I have many more arguments against Christian’s participating in violence and zero good arguments in favor of Christians participating in violence. My letter is already too long and I will stop.

What am I missing about the thinking of Christians who say Christian violence and Christian’s paying for violence is acceptable?

Please point out any errors in my thinking.

Perhaps you can point out further reading that may be helpful to me?

Jon Kauffman
Fargo ND 58103

Professor Ardell Caneday of the University of Northwestern in St. Paul, Minnesota, Professor of New Testament Studies and Greek made this comment.

Caneday, Ardel B <>
Mon 9/17/2018, 1:25 PM
You are not alone with your ethical dilemma. It is necessary for every Christian to engage the same dilemma. Lamentably, many do not give the ethical issue much thought if any. I had to process the issues long ago. It is the age-old question asked of Jesus, whether to pay taxes to Caesar. Jesus’ answer stands true to this day, “Give to Caesar what belongs to Caesar, and give to God what belongs to God.” Of course, in truth, what belongs to Caesar also belongs to God.
So, your ethical dilemma will not be resolved by refusing to pay taxes, income or other kinds of taxes, and there are many ways you pay taxes to government entities.
You also do not resolve your ethical dilemma by reducing your taxable income. If you reduce your income you may reduce your tax liability, but you are still obligated to pay your taxes. You have not resolved your ethical dilemma. All that you have accomplished is to reduce your income and reduce the amount of funds from your earnings that the government will have to use on whatever nefarious causes it deems suitable. To reduce one’s income deliberately for such a notion runs contrary to all that is right, good, and Christian.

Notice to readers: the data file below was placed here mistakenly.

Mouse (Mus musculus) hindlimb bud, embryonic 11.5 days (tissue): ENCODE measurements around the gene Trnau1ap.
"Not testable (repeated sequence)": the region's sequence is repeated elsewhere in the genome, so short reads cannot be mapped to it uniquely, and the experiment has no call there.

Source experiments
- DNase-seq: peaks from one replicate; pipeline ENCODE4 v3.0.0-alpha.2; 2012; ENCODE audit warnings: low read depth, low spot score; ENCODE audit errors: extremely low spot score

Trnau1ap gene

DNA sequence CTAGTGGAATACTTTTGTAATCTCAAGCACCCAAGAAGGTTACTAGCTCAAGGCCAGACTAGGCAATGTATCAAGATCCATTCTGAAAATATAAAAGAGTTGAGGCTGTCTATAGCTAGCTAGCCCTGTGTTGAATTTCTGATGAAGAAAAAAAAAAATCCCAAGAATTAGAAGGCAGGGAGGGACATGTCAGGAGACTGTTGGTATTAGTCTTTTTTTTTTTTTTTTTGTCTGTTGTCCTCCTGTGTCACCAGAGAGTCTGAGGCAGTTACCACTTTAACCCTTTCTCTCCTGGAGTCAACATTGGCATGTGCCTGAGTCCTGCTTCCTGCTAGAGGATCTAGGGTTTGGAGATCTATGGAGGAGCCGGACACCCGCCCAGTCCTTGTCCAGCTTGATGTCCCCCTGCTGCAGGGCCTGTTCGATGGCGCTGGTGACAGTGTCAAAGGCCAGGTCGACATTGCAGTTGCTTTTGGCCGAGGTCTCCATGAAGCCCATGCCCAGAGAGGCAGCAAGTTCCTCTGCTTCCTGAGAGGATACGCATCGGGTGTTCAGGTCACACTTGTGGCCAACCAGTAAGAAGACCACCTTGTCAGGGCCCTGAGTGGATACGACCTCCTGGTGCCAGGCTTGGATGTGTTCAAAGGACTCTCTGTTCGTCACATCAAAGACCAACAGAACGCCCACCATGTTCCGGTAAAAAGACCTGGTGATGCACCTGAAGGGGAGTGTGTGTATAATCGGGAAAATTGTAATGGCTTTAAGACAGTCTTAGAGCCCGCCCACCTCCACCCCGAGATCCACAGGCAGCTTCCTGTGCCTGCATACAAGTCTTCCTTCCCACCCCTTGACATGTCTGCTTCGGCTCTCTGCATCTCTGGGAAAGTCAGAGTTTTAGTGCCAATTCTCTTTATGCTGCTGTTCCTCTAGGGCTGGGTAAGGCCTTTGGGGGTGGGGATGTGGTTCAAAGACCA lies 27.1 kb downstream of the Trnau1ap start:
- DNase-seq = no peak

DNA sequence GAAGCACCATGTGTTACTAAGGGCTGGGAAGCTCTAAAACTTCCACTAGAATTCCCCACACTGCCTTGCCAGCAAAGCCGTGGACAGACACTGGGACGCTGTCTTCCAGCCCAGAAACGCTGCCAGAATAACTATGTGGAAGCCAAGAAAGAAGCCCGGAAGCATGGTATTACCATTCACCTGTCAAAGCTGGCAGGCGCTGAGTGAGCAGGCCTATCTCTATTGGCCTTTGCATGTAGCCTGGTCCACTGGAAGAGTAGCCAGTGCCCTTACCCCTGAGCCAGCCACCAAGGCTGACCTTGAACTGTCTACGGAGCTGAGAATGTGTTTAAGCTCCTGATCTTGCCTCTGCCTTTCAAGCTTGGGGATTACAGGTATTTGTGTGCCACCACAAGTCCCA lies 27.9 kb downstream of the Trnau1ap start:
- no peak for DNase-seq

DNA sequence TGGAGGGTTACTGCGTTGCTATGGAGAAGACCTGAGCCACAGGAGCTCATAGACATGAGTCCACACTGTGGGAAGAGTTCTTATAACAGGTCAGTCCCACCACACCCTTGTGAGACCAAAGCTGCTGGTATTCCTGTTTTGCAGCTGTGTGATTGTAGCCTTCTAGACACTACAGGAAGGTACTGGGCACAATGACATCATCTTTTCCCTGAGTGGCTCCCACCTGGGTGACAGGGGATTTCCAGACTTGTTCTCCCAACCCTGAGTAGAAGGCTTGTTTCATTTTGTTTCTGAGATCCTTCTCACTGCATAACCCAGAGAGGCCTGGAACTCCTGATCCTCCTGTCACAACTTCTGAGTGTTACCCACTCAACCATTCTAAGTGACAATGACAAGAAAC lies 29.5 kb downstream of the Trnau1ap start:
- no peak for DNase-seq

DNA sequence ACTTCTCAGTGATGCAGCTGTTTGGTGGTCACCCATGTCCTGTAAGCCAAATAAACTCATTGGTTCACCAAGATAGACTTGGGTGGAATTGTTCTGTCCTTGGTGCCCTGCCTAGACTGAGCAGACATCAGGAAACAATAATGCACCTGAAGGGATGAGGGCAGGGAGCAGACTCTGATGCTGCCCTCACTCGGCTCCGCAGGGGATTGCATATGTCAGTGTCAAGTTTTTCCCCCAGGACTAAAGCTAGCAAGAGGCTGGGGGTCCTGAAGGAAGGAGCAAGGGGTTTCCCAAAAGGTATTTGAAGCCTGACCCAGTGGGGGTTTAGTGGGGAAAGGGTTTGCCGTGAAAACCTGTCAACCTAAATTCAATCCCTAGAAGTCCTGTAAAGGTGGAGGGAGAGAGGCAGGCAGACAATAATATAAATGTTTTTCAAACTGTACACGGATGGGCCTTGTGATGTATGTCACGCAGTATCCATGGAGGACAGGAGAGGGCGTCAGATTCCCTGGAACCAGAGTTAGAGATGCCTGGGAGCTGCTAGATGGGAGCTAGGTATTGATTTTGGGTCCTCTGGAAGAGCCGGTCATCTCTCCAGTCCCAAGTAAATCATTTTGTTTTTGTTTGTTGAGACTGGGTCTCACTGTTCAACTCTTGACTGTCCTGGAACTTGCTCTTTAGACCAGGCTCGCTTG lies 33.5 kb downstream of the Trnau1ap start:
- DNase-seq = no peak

Here is the resolution to your ethical dilemma. It is really quite short and quite simple. You are not accountable for how governing officials use the tax dollars that you pay whether at a municipal level, a county level, a state level, or a federal level. Those who govern are accountable for their implementation of tax dollars. Of course, at every level of taxation, there is abominable waste. You are not accountable for that. You are also not accountable for the redistribution of your tax dollars to people who scheme and scam welfare programs. The same is true whether your tax dollars go to fund unconstitutional and unethical wars. Likewise, if moneys that you submit in the form of taxation go to fund abortions, you are not accountable for that.